“You shall love the immigrant.” -Deuteronomy 10:19

“The foreigner residing among you must be treated as your native born.” -Leviticus 19:34

“You shall not wrong a stranger or oppress him.” -Exodus 22:21

“Love your neighbor as yourself.” –Mark 12:31

Churches in multiple cities in the United States have made the commitment to shelter immigrant families while our government targets them. In Philadelphia, where I proudly live, the First United Methodist Church of Germantown and the Church of the Advocate has been offering Sanctuary to immigrant families targeted by ICE. In Cleveland, Forest Hill Presbyterian Church, Pilgrim UCC, and St. Andrew Episcopal Church have had people in sanctuary since the Trump administration has increased their targeting of immigrants. Denomination does not matter. Christians of all kinds are called to protect immigrants. 

(Oneita Thompson prays in the sanctuary of the First United Methodist Church of Germantown. She and her husband, Clive, are from Jamaica and were living in South Jersey since 2004 before receiving deportation orders and seeking sanctuary at the church.  Heather Khalifa/ Philadelphia Inquirer)

(Oneita Thompson prays in the sanctuary of the First United Methodist Church of Germantown. She and her husband, Clive, are from Jamaica and were living in South Jersey since 2004 before receiving deportation orders and seeking sanctuary at the church. Heather Khalifa/ Philadelphia Inquirer)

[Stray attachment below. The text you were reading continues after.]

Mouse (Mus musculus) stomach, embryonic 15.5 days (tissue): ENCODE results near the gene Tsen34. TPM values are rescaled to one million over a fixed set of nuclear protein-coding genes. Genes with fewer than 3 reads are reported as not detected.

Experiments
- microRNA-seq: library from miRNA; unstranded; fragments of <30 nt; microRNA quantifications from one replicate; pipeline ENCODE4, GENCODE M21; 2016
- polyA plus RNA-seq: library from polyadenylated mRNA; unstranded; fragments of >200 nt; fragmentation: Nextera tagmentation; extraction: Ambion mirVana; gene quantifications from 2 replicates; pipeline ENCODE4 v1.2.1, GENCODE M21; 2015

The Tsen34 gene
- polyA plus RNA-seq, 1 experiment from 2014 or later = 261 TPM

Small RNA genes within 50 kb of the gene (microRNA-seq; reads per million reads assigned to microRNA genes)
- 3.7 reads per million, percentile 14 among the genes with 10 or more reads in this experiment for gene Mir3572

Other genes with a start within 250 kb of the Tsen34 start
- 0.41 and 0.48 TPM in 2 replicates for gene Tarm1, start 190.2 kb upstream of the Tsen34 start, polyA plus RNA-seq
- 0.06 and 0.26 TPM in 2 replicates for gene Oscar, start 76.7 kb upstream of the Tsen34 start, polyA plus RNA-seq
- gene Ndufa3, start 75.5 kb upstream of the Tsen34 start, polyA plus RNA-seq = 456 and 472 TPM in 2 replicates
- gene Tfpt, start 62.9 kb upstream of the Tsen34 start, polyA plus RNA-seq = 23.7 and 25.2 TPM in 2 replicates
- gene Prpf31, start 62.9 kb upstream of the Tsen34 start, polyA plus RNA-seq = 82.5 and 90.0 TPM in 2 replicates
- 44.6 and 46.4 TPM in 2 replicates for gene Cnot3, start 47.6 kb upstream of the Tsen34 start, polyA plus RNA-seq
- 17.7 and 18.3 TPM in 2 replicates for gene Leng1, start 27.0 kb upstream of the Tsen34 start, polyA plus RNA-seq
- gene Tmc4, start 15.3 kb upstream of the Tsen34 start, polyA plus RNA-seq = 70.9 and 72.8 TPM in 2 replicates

What each church must decide is if there are any impediments to welcoming an immigrant or immigrant family into their circle and offering Sanctuary. It is a moral responsibility of churches to offer sanctuary if they can because no other organization can provide it. 

 “And I was a stranger, but you welcomed me.”

As we sang this last Sunday I was filled with joy at the thought that Christians across the United States are putting this thought into action by opening their doors and welcoming families. Is that not at the heart of our faith that we strive to be more like Jesus in the ways that we treat each other? Churches should embrace the opportunity to welcome immigrant families into their circles—not just because they are often fellow Christians, not just because they are our neighbors, not just because they are in need, but because of the opportunity to be closer to God through this act of compassion towards His children. 

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I put this call to action out to Christians but it extends to people of other faiths, spirituality, and atheists as well. There are many with no religious affiliation who have great compassion for the challenges immigrants face in the United States. I encourage anyone moved to support the Sanctuary movement by connecting with churches or organizations that are leading. New Sanctuary Movement, based in Philadelphia, is an immigrant lead non-profit working to support the Sanctuary movement and anyone can donate to help them this work. 

Article by Claire Ryder
VERVE Operative USA & Humanitarian Activist